You’d be surprised how often these kinds of issues arise in conservation. (See The Object in Transition for more discussion of this topic.)

It’s wonderful that the shelter, viewing platform, and interpretive center, when completed in roughly two years, will finally allow the citizens of Los Angeles and beyond to see this key work of art by one the great Mexican muralists of the 20th century, a work that hasn’t been visible in its entirety since 1932.

It’s true that the mural will never be as vibrant as it was when first painted by Siquerios. Still, the artistic, historic, and social significance of América Tropical to Los Angeles remains undiminished. Siqueiros’ vision—and his hand—will again be visible to future generations. And that’s what conservation is all about.

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  1. Homer
    Posted September 30, 2010 at 9:10 am | Permalink

    Let the decrepid mural go. Use the cash for something important. I imagine D.A.S. would agree.

  2. Will in LA
    Posted October 5, 2010 at 10:43 am | Permalink

    “It’s true that the mural will never be as vibrant as it was when first painted…” Are you kidding? It is barely visible! And for that outcome an investment of years and millions of dollars – shouldn’t an accounting be part of the public record for a project like this involving the city and a non-profit? – for a shelter, viewing stand and – where would we be without them – an interpretive center for everyone, if there is anyone, to glance at as they walk by. Conservation, indeed.

    • Posted October 6, 2010 at 10:06 am | Permalink

      Thanks for your comment. The mural will never be as vibrant as it was when it was first painted, but we don’t need the originally vibrant colors to convey the importance of this mural in the history of the city and in the context of Siquieros’ career.

  3. Ian
    Posted January 25, 2014 at 12:59 am | Permalink

    Excellent post. I absolutely appreciate this website. Thanks!

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      #ProvenancePeek: Shark Attack!

      Every art object has a story—not only of how it was made, but of how it changed hands over time until it found its current home. That story is provenance.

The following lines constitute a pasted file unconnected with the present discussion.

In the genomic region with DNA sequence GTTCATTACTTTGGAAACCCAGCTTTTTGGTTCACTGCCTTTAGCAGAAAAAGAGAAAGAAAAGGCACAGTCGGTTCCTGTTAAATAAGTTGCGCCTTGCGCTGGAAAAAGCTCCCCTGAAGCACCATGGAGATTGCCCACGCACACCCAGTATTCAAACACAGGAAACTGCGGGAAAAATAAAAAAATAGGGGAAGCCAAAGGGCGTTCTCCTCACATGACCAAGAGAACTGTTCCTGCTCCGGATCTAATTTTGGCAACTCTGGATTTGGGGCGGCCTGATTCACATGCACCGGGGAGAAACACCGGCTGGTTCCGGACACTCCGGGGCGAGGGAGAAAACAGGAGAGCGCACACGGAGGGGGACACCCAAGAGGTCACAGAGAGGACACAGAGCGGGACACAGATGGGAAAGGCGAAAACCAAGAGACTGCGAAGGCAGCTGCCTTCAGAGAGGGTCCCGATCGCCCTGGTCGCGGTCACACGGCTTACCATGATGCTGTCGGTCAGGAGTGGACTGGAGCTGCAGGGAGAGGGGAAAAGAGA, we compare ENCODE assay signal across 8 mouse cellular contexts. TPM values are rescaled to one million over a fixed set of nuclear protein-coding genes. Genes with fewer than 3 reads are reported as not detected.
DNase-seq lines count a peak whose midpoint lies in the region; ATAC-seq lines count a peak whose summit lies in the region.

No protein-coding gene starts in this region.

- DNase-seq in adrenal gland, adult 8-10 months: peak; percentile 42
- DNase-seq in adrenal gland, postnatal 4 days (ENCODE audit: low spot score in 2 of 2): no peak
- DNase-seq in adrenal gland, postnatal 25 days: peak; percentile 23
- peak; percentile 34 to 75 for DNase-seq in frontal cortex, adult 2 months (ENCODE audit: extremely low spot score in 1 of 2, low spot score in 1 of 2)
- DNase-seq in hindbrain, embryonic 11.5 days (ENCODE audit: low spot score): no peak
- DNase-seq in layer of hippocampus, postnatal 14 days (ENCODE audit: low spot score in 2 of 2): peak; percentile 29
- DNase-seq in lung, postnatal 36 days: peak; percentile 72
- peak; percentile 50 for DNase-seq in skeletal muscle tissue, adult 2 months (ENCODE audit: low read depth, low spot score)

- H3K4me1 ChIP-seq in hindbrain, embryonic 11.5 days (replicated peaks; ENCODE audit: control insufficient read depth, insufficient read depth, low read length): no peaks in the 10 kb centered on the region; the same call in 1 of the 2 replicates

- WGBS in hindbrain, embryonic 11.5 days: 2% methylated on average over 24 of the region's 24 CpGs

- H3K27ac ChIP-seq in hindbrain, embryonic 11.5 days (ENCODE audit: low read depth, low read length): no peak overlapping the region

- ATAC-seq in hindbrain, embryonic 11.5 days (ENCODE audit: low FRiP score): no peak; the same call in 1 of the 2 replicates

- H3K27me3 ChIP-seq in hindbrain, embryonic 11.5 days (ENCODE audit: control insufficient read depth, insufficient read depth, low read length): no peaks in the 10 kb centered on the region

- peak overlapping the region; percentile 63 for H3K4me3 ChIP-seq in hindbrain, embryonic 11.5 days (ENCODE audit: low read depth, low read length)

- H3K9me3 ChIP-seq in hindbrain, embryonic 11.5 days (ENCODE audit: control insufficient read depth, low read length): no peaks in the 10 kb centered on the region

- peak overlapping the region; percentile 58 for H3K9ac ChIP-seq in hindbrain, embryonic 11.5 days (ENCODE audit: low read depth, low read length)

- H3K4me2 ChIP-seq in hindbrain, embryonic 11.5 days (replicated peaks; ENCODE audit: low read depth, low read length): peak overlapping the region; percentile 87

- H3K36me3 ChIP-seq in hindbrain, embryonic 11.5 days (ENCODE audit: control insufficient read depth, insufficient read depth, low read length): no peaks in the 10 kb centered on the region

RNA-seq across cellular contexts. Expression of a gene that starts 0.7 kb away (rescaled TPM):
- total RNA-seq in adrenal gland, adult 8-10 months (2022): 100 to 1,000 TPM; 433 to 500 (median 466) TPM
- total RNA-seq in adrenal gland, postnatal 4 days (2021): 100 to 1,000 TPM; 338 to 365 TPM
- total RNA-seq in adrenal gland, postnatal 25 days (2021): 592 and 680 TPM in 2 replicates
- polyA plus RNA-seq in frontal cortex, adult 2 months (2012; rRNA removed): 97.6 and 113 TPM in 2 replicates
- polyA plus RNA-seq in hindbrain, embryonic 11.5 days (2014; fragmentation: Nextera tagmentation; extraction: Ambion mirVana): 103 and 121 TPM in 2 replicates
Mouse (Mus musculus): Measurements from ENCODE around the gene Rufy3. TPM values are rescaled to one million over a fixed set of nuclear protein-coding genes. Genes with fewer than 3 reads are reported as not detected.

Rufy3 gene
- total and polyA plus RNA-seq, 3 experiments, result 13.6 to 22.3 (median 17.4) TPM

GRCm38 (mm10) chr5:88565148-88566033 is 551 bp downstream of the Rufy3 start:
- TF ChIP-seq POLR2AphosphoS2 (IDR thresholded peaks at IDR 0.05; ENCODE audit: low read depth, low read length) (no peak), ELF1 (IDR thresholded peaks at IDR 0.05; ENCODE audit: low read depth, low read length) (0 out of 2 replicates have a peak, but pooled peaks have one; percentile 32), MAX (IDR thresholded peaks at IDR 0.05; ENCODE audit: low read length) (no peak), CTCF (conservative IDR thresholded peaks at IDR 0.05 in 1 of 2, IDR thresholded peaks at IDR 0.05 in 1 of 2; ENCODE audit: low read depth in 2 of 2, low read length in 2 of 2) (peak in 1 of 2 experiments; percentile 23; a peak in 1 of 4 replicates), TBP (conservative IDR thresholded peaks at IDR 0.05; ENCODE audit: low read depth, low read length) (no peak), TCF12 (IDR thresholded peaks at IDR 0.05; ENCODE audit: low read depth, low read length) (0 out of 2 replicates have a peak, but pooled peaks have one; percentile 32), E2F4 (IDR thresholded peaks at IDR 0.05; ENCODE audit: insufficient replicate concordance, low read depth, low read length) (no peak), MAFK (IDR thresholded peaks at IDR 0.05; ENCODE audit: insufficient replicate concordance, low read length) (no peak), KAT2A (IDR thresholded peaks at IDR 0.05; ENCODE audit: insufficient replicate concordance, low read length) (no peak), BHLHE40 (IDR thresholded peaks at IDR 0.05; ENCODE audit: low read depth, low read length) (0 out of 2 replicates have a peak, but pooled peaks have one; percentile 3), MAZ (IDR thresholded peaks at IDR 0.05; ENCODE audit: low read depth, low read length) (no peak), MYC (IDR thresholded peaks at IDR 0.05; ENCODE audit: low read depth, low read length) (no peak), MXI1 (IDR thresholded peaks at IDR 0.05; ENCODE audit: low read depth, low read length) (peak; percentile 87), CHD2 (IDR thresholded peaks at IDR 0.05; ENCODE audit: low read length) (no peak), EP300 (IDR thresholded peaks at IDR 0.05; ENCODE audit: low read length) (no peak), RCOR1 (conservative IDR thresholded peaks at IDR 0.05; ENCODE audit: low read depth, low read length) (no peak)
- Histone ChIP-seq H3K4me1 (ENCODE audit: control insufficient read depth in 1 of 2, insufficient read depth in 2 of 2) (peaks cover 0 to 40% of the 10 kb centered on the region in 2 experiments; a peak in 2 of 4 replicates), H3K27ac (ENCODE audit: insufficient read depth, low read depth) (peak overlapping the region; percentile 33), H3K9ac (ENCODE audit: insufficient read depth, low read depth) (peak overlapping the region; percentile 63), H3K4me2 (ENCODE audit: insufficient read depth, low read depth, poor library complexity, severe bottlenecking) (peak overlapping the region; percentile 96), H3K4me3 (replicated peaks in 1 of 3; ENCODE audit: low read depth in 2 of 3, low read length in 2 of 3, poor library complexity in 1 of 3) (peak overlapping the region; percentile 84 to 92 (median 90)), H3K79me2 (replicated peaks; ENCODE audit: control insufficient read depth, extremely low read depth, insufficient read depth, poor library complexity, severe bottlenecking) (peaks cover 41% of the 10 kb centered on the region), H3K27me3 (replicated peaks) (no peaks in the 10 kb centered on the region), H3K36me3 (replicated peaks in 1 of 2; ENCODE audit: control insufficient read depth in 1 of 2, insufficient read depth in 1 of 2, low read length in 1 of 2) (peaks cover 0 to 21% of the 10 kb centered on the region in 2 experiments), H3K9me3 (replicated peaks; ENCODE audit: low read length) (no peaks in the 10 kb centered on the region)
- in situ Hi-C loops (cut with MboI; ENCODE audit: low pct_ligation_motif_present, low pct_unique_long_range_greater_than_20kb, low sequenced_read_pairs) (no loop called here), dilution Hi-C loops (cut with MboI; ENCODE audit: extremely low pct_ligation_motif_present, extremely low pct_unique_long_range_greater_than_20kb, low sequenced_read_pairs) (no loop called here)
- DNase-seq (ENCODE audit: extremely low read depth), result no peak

This dynamic painting of a 1749 shark attack in Havana, Cuba, by John Singleton Copley was too good to paint only once. The original hangs at the National Gallery of Art in Washington, D.C. A second full-sized version of the painting, which Copley created for himself, was inherited by his son and eventually gifted to the Museum of Fine Arts, Boston.

      The third version (shown here) is slightly reduced in size, with a more vertical composition. It resides in the Detroit Institute of Arts.

      A quick peek into the digitized stock and sales books of art dealer M. Knoedler & Co. at the Getty Research Institute shows the sale of Copley’s masterpiece. It was entered under stock number A3531 in July 1946 and noted as being sold to the Gallery by Robert Lebel, a French writer and art expert. The Knoedler clerk also carefully records the dimensions of the painting—30 ¼ x 36 inches, unframed.

      On the right side of the sales page you’ll find the purchaser listed as none other than the Detroit Institute of Arts. The corresponding sales book page gives the address: Woodward Ave, Detroit, Mich., still the location of the museum.

      Watson and the Shark, 1782, John Singleton Copley. Detroit Institute of Arts


      #ProvenancePeek is a monthly series by research assistant Kelly Davis peeking into #onthisday provenance finds from the M. Knoedler & Co. archives at the Getty Research Institute.